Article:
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Wanted: The (Elusive) Cybersecurity 'All-Star'

Separate workforce studies by (ISC)² and ISACA point to the need for security departments to work with existing staff to identify needs and bring entry-level people into the field.

Security managers trying to hire new staff this year and beyond face some tough realities: Top-level security superstars are hard to find, if they exist at all. Some security budgets are tightening. And there's a startling lack of "soft" communications skills among security professionals.

These are the key trends found in two recent and separate studies of the security workforce by noted security industry groups ISACA and (ISC)². Both studies advise security managers to start by consulting the Workforce Framework for Cybersecurity (NICE Framework), the 800-181 document published by NIST.

“The Fortune 50 companies may have a good idea on what a cybersecurity department should look like, but there are even large and certainly midsize companies that are still struggling to figure this out,” says Clar Rosso, CEO of (ISC)².

And Jonathan Brandt, information security professional practices lead at ISACA, notes that when people search online job sites, there are so many different job titles and classifications that it confuses employers and job seekers alike.

"Basically, security teams need three types of people: analysts who look at anomalies and patterns in the alerts, engineers who set security controls and manage endpoints and networks, and finally architects, the people who keep track of emerging technology and figure out which new products to acquire," Brandt says.

One of the main findings in the (ISC)² study is that top security talent – so-called "all-stars" – are difficult to come by and often don't actually exist. While all teams need a top player and someone who can serve as a mentor, Rosso says companies have to stop looking strictly for the all-stars and think in terms of the people they really need to run a security department.

"Businesses need to play the long game," she says. "Try to engage your existing security staff and ask them what they think the department needs. Then decide what you can realistically spend to bring people in at the entry levels. Think about it the way a baseball team needs a top pitcher, but they also need utility infielders, pinch-hitters, and relief pitchers.”

Companies need to do a better job at tapping the expertise of their existing staff, as well as attracting a more diverse workforce, says Rosso. 

For example, the (ISC)² data found the percentage of women working in cybersecurity roles decreases as tenure increases. While 37% of the professional group with three or less years of experience are women, only 28% of the group with eight or more years of experience are women. This may indicate that more women are joining the profession, but Rosso says it may also suggest that women may not find enough advancement opportunities as they progress in the field.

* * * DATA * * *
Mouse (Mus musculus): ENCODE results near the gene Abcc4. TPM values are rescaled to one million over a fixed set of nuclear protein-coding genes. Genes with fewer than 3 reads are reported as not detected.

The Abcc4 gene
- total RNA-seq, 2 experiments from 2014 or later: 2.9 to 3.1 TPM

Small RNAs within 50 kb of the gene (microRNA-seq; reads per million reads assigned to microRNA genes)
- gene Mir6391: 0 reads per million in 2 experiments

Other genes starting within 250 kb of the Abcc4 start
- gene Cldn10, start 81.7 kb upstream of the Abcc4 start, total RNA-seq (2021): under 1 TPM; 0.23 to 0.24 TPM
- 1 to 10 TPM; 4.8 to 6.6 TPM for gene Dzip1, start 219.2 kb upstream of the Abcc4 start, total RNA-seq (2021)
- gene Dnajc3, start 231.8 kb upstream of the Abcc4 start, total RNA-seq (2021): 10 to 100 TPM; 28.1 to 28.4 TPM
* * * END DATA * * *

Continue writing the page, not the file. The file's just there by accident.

The (ISC)² data also found that 42% of women working in non-IT jobs are interested in a cyber career, versus 29% of women who are already in an IT role.

The ISACA data indicates that companies are responding: Forty-three percent said they are attacking the cyberskills gap by increasing training of non-security staff who want to move into cyber roles. And another 23% of ISACA respondents said their companies have increased "reskilling" programs.

Some Security Budgets Will Decline
Businesses will have to do more of this, not only because of the lack of cyber talent, but also because budgets will continue to shrink, says ISACA's Brandt.

While 47% said they expect security budgets to increase in 2021, some 20% think they wukk decrease this year. Brandt says that’s an indication that the pandemic has decreased revenues at many businesses and they will have less to spend on cyber.

"In many ways, it's simple economics," Brandt says. "If revenues go down, so will expenditures. So until we come out of the pandemic, security teams can expect tighter budgets."

Security professionals also agree that a broad array of soft skills are important for success in cybersecurity. When asked in the (ISC)² study to select their top two, analytical thinking (34%) and problem-solving (33%) were valued more than skills like business acumen (10%), leadership (10%), and project management (7%).

The ISACA study took a much more strident stance on soft skills: More than half (56%) of ISACA respondents said security professionals today lack soft skills, such as communications, flexibility, and leadership. That's more than the lack of technical skills, such as endpoint and network management (36%) and coding skills (31%).

"We have gotten so caught up in technical skills that we've forgotten that what companies really need are people who can explain all the technical analysis in concise, understandable terms," says ISACA’s Brandt, who this month will participate on a panel at the 2021 RSA Conference about the ISACA study. "We need security people who can show top management that they understand what business they're in."

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